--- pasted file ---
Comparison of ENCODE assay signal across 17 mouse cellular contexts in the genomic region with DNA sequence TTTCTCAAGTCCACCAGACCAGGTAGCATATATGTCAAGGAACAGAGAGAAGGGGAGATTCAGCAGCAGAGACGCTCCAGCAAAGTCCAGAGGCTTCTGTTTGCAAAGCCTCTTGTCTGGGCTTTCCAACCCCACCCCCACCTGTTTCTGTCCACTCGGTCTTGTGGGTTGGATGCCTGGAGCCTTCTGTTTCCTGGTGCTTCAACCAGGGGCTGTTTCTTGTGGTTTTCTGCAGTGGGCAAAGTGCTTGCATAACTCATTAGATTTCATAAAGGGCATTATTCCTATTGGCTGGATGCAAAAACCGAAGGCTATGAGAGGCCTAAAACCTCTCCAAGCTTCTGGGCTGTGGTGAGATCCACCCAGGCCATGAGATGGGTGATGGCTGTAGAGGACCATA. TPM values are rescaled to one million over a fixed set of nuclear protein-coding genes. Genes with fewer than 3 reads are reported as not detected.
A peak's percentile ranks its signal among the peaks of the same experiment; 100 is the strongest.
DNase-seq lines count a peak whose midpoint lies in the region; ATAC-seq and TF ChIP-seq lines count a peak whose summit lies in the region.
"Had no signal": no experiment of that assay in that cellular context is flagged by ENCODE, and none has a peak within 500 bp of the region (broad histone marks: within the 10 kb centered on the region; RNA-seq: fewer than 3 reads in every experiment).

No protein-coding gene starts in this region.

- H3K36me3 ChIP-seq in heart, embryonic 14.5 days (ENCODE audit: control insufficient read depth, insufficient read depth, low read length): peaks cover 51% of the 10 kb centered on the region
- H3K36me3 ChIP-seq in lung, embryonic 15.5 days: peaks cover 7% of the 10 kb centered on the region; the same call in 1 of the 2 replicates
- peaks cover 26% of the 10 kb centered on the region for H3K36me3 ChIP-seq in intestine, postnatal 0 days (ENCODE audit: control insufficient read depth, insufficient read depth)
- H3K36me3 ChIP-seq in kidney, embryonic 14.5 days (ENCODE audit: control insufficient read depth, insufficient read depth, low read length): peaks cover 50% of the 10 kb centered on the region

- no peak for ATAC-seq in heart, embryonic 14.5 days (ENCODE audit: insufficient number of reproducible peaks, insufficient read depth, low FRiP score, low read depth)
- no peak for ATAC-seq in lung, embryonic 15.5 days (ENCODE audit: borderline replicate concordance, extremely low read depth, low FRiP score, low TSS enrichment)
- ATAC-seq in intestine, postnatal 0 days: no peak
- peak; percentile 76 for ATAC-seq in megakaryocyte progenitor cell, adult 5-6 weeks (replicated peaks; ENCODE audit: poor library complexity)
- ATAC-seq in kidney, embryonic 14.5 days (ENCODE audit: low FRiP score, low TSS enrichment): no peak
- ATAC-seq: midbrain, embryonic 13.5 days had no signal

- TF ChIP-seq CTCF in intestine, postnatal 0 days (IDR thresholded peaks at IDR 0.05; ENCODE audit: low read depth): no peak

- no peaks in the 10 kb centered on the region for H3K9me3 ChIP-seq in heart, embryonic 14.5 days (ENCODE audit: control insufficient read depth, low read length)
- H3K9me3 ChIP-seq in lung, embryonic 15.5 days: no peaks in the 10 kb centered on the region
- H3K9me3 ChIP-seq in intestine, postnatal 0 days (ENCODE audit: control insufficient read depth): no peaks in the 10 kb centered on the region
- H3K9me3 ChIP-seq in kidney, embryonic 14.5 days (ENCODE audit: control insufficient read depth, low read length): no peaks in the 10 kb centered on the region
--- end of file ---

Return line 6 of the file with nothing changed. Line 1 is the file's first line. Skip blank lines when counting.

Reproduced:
- H3K36me3 ChIP-seq in heart, embryonic 14.5 days (ENCODE audit: control insufficient read depth, insufficient read depth, low read length): peaks cover 51% of the 10 kb centered on the region